At the end of August only a few days before Labor Day, a federal judge struck down the new rule issued by the Labor Department during the Obama administration to make more than 4 million workers eligible for time and a half overtime by setting a higher salary threshold for the overtime exemption. The Obama administration rule released in May 2016 would have doubled the threshold to exempt executive, administrative and professional employees from overtime to $47,476 from $23,660.
A bill passed back in December to fight wage theft in Philadelphia will go in effect today, July 1, 2016. It’s one more reason for employees to cheer Mayor Nutter’s tenure in charge of the city.
The Department of Labor has finalized regulations to require overtime pay to approximately 4.2 million salaried workers. In order for a business to claim that an employee is eligible for the overtime exemption as an executive, administrative or professional worker under the Fair Labor Standards Act (“FLSA”) past November, the individual will need to make a salary of over $47,476 a year.
Our Of Counsel, Deborah Rocco, has been certified as a specialist in the practice of workers’ compensation law by the Pennsylvania Bar Association Workers’ Compensation Law Section. Less than 200 attorneys across the state of PA have earned the designation.
In 2012, the Pennsylvania Supreme Court approved the PBA Workers’ Compensation Law Section as the first bar association entity in Pennsylvania to certify lawyers in the area of workers’ compensation law. Certification was granted to 149 lawyers who took the exam in 2013, 32 lawyers who took the exam in 2014, 20 lawyers who took the exam in 2015, and 18 who took the exam earlier this year. We are very pleased to announce that Deb was one of the 18.
Deb passed the certification examination that focuses on workers’ compensation law and rules and leading case law. She also successfully completed the 2016 certification process by submitting a variety of documents showing that at least 50 percent of her legal practice is in the specialty field of workers’ compensation, that she has practiced in the field for more than five years, and that she actively participates in Mandatory Continuing Legal Education in workers’ compensation law and related fields.
If you are in need of a Philadelphia worker’s compensation lawyer, you can learn more about Deb Rocco by visiting her online profile: click here.
Uber, the San Francisco startup that offers a popular international ride-hailing app, will continue to use independent contractors as drivers after settling class-action lawsuits arguing that the drivers were actually employees rather than independent contractors. The lawsuits for drivers in California and Massachusetts were highly publicized disputes in the ongoing battle between employers and workers over their labor rights in the new economy.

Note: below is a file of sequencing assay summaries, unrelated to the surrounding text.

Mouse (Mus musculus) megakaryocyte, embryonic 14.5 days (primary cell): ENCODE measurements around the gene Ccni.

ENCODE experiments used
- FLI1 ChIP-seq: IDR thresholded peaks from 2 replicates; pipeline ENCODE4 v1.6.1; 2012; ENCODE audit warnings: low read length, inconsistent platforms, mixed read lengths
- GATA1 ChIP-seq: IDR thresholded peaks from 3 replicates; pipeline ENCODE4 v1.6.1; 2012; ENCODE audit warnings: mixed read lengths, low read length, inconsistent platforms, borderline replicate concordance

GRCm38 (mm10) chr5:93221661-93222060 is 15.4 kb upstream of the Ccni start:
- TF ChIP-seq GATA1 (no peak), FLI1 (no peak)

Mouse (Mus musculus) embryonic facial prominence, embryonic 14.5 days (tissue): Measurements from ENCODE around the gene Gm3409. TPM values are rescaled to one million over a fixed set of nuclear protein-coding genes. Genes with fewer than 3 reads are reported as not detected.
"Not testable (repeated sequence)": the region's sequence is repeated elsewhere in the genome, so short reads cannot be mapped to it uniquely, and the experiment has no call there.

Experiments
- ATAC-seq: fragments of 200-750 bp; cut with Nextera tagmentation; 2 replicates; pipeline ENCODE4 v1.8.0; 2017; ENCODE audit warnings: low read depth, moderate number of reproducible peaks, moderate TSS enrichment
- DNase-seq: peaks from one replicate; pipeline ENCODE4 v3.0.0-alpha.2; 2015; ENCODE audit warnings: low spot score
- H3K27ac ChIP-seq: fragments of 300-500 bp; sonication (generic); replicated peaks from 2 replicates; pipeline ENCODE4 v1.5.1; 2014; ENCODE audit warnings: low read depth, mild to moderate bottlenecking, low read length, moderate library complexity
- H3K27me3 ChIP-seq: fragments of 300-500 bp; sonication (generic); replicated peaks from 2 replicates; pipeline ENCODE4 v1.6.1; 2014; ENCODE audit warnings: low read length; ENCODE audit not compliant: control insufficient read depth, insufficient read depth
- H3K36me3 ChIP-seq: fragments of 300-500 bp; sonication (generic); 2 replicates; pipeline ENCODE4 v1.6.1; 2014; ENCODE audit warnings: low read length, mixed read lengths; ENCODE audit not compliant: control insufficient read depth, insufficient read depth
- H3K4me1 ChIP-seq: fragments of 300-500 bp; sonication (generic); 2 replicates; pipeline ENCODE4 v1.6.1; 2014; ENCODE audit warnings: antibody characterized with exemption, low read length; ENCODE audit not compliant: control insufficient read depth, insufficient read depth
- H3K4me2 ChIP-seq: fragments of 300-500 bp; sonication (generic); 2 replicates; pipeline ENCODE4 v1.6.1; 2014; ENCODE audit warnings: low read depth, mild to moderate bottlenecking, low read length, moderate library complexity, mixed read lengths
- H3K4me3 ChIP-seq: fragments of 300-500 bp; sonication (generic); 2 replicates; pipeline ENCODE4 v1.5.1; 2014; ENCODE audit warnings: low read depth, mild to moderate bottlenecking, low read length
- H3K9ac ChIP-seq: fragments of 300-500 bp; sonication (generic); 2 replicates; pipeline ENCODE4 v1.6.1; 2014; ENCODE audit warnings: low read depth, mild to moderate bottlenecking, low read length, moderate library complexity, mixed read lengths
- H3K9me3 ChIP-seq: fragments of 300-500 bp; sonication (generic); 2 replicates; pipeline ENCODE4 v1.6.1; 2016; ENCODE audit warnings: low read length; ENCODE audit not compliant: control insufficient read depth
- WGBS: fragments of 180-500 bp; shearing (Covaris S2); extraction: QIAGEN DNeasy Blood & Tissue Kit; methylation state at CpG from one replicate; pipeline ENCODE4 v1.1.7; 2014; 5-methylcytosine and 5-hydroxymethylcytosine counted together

Three Democratic lawmakers introduced a proposal into the U.S. Congress today to give teeth to the Fair Labor Standards Act (FLSA) in the fight against wage theft.
There are a few different wage proposals at various levels of the government which we thought we would call attention to at the conclusion of a work week of beautiful weather here in Philadelphia. Philadelphia, Pennsylvania and the Federal Governments are considering wage proposals to increase the minimum wage, stop wage theft and help unemployed workers get back to a job.
There’s been a lot of news about wage theft in the media recently. An article published in Inside Energy discussed the surge in claims by workers involved in the oil industry as the price of oil has dropped. According to their report, the number of lawsuits in Colorado for wage violations in 2015 was nine times the number in 2010. The number in Texas, known for oil and gas, increased nearly ten times.
The number of filings for wage and hour lawsuits in federal court has risen more than 300 percent over the past 15 years to a record of 8,871 filings in Fiscal Year 2015. In 2000, there were less than 2,000 of these lawsuits filed in federal court.
Near our office in Center City Philadelphia today, workers met to protest the low wages paid by their employers and urge city and state government officials to adopt a minimum wage of $15 an hour. The demonstration was part of a coordinated, nationwide rally led by fast food workers in 270 cities and supported by many politicians and other workers’ organizations.